Marco of Seattle, Wash., primarily known as a builder of fishing boats, has signed a contract for the construction of a 75-foot twinscrew tugboat. The Shipyard Division has recently increased its emphasis in the workboat fields as evidenced by its installation of an 1,
Jack Edwards, president of Halter Marine, Inc., a Trinity Industries company headquartered in New Orleans, has announced the delivery of the catcher/processor fishing boat Atlantic Prince (photo), built at its Moss Point, Miss., shipyard for Lund Fisheries.
This special review highlights some of the most notable and important workboats delivered by U.S. boatyards during the past year. Each selection in this awardwinning group features its own distinctive stamp of performance excellence and fine craftmanship AARON
The second of three U.S.-flag dry bulk vessels being constructed at Levingston Shipbuilding Company was christened and launched recently at the Orange, Texas, shipyard. The 612-foot ship (shown above) hit the water after being christened Star of Texas by Mrs.
Derecktor Shipyards signed a contract with the New York/New Jersey Sandy Hook Pilots Association for the construction of two all aluminum fast pilot boats. The two vessels will be built according to plans by Camarc Small Craft Designs of Worthing, U.
"Laying-of-the-Keel" ceremonies for the first of two 128-foot tugboats for the U.S. Army took place recently at Derecktor Shipyard in Middletown, R.I. The ceremony designates the achievement of a major milestone in the planned scheduled construction of the vessel.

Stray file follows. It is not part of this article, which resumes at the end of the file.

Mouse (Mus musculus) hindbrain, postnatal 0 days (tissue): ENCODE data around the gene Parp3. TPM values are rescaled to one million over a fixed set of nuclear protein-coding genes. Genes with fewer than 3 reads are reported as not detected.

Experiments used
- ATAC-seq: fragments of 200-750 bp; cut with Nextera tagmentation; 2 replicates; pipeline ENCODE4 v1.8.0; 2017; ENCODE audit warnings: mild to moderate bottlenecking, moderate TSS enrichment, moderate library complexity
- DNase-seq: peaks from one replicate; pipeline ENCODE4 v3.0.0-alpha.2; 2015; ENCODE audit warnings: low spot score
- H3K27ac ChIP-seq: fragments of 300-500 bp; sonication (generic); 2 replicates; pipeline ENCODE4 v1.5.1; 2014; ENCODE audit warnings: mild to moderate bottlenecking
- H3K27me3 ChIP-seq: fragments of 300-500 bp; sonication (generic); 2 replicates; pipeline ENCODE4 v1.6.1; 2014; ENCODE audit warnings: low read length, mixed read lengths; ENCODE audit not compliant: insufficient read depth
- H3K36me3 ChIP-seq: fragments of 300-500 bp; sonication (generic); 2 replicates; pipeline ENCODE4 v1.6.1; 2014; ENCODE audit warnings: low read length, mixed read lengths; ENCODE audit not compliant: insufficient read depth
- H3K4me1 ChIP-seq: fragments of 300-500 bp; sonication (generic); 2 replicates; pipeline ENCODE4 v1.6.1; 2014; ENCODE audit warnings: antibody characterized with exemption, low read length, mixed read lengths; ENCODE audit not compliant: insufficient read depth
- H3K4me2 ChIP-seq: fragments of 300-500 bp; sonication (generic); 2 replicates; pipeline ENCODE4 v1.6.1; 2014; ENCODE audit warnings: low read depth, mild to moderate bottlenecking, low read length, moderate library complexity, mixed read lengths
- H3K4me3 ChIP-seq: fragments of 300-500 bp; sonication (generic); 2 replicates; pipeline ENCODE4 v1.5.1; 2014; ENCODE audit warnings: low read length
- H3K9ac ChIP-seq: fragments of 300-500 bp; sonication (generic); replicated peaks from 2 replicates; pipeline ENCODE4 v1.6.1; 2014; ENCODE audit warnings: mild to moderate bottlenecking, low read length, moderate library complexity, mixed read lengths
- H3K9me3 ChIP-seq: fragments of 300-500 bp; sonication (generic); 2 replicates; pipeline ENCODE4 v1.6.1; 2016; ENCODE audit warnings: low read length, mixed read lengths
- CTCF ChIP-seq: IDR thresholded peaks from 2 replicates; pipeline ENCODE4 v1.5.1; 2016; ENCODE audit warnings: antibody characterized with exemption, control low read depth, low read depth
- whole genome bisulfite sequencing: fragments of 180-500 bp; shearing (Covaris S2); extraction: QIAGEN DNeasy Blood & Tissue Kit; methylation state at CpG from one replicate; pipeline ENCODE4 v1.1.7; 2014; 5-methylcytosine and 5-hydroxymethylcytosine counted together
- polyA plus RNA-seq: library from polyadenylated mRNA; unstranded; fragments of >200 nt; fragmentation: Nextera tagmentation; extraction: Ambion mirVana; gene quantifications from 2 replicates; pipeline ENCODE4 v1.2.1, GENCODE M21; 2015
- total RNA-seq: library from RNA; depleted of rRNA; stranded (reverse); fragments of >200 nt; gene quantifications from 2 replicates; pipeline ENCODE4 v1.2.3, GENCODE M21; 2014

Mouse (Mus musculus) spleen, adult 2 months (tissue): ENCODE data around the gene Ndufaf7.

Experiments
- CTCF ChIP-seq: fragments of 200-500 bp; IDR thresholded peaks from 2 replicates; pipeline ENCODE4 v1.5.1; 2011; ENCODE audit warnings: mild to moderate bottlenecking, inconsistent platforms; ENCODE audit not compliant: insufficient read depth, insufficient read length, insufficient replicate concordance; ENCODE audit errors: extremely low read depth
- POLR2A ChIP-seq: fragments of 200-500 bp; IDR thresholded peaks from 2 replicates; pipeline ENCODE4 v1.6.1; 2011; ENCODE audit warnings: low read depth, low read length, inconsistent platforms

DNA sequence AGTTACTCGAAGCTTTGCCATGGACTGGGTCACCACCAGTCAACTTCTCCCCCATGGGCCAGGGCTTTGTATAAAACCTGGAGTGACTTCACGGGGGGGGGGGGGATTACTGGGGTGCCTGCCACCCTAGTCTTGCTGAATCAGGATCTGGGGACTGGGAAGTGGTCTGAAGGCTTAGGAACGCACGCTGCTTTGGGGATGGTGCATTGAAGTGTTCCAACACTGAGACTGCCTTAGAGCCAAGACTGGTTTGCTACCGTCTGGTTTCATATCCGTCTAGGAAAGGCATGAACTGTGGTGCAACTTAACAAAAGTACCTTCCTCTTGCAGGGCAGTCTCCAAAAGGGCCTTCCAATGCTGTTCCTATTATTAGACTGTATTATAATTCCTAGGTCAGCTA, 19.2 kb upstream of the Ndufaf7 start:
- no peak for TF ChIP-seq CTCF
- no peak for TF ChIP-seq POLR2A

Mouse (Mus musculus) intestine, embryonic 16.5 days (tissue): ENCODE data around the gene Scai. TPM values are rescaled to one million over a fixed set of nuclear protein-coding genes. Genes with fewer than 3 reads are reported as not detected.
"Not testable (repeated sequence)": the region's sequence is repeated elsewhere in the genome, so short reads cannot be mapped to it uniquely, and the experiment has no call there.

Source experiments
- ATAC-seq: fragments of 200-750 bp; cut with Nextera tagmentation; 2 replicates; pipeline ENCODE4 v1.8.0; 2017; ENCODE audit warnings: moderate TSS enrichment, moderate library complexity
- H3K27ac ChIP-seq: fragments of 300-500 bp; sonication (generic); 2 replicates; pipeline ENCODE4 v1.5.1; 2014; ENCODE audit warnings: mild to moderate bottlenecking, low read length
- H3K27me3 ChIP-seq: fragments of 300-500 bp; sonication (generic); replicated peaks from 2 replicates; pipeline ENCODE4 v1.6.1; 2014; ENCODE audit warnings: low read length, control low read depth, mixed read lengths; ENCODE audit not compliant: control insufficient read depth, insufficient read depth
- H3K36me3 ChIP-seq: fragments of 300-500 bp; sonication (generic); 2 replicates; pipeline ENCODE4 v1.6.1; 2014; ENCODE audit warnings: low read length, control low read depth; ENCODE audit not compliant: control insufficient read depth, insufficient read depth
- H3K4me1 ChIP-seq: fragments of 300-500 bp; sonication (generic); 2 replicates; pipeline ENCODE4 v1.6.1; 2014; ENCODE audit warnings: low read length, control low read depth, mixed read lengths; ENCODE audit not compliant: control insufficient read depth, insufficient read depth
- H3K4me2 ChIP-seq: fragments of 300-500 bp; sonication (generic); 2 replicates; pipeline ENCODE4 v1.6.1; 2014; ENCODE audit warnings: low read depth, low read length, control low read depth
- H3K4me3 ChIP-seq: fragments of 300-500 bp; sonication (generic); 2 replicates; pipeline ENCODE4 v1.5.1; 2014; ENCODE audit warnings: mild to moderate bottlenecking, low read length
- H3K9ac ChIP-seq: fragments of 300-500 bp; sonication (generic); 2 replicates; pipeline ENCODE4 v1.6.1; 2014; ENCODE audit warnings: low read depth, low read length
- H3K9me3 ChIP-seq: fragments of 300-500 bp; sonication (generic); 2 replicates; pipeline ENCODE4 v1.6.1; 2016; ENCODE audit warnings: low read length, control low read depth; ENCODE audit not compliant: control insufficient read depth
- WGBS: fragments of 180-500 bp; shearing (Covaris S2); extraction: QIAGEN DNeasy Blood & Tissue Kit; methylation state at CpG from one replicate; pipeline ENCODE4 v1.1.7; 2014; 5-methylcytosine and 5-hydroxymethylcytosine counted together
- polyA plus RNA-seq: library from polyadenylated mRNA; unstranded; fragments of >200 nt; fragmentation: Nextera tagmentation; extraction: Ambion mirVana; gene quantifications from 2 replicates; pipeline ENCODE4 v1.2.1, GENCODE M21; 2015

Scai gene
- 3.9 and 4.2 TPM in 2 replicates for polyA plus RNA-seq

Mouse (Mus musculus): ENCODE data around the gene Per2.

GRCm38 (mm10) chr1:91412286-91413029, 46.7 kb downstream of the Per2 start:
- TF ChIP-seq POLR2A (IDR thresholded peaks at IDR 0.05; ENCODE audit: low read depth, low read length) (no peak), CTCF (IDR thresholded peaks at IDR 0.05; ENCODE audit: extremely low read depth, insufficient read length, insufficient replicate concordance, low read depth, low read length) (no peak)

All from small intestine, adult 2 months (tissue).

Selecting the appropriate propulsion or auxiliary power system for a vessel is one of the most difficult and important tasks facing the naval architect, marine engineer and vessel owner. With so many marine diesel engines on the market—low-speed,
Phillip S. (Scott) Mangan has been named Service Manager of National Marine Service Incorporated's East Coast Operations. He will be headquartered at National Marine's new diesel engine repair and parts facility, 4580 Village Avenue, Norfolk, Va.
The marine electronics world lost a pioneer with the passing of Willy Simonsen on December 4, 2003. Simonsen, who was 90 years old, was the co-founder and driving force behind Simrad, a company that is today part of the Kongsberg Group, the world's largest manufacturer of marine electronics.
National Marine Service Incorporated, St. Louis, Mo., recently announced that R.J. (Tex) Ritter has joined its Shipyard Division as a sales representative in its Houston offices. From this base, he will represent National Marine's shipyard, diesel engine rebuild/repair,